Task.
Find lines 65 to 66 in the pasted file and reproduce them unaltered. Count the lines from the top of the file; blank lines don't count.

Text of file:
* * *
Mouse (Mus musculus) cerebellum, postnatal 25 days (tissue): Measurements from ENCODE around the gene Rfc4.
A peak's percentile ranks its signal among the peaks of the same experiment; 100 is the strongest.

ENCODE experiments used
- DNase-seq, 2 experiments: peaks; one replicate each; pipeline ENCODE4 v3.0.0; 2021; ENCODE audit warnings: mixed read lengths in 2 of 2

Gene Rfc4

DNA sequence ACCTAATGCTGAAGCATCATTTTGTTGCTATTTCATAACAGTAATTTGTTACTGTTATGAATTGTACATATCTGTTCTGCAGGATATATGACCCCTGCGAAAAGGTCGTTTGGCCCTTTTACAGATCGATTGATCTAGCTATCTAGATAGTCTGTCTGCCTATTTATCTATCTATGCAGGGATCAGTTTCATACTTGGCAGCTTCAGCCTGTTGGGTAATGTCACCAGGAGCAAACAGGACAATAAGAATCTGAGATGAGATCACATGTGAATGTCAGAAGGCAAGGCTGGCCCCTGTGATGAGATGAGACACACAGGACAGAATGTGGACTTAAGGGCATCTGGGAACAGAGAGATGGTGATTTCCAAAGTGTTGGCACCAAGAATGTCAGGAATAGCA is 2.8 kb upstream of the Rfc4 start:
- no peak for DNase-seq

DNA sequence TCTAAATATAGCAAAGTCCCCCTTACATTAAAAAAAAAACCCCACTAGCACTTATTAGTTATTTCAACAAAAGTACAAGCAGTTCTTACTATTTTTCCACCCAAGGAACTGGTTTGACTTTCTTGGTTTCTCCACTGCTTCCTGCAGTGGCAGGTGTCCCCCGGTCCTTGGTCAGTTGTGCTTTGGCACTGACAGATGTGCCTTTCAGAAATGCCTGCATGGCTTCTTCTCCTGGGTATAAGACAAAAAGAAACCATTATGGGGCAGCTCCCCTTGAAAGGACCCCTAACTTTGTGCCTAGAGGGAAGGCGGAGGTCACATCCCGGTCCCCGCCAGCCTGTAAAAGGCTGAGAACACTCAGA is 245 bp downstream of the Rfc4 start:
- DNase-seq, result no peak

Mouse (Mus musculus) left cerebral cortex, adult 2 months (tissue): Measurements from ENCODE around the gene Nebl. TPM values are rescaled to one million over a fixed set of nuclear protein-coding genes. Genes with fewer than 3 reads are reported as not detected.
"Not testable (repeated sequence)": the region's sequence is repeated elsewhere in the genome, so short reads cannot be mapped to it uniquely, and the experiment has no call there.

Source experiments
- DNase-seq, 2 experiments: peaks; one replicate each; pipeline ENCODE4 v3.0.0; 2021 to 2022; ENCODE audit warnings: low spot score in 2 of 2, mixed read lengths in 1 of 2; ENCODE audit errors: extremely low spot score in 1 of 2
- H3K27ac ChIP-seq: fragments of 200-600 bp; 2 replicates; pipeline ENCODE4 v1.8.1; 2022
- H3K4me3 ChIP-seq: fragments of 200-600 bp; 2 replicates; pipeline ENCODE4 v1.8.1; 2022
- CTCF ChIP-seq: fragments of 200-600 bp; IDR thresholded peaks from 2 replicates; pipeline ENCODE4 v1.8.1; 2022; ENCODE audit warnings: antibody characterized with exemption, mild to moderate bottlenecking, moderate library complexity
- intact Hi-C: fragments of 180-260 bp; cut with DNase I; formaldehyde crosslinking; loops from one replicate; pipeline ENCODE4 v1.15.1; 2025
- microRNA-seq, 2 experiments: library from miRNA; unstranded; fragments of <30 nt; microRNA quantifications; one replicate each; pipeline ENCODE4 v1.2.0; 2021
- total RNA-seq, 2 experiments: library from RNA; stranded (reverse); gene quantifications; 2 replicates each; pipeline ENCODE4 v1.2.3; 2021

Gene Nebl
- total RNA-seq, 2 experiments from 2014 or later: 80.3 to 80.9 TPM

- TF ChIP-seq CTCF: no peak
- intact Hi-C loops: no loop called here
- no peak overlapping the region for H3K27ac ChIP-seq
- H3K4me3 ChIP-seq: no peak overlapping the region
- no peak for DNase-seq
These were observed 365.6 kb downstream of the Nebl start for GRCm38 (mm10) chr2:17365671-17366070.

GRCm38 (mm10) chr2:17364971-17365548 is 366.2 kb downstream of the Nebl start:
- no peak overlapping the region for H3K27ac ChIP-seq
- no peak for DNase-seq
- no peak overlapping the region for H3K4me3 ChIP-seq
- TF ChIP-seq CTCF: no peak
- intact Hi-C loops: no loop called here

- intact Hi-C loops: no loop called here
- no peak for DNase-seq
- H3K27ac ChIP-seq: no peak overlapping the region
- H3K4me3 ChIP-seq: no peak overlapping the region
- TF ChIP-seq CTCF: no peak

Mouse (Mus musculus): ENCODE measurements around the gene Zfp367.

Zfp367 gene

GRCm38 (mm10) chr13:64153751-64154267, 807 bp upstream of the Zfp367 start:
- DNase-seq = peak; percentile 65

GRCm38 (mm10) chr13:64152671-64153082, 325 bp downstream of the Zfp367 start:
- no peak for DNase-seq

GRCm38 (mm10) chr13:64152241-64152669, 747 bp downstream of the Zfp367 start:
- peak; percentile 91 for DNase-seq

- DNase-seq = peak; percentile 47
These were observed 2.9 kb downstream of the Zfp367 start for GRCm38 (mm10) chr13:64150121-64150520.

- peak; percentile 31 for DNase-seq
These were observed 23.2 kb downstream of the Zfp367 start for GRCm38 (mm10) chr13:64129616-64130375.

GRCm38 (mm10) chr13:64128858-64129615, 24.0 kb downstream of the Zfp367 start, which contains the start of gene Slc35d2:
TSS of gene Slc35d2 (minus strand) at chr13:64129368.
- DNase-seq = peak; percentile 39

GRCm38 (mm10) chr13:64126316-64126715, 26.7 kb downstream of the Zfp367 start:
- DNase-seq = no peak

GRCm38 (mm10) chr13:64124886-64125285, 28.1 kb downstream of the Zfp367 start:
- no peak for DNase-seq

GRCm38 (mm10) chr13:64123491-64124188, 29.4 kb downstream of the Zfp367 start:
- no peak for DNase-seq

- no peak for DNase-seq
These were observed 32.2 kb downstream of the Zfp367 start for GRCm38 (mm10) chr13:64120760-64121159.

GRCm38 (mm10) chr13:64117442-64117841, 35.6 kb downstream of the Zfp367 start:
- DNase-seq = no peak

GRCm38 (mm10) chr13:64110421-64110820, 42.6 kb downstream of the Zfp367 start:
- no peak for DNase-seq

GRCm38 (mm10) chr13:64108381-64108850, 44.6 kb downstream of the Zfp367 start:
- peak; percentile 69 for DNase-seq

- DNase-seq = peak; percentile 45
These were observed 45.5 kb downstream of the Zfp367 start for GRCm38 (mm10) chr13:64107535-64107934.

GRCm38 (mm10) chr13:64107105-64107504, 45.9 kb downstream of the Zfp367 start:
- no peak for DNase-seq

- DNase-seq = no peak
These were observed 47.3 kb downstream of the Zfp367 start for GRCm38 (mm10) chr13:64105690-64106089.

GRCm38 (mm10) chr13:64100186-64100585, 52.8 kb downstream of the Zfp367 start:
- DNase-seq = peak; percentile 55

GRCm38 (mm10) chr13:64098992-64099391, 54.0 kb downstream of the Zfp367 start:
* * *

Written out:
- no peak for DNase-seq

GRCm38 (mm10) chr13:64108381-64108850, 44.6 kb downstream of the Zfp367 start: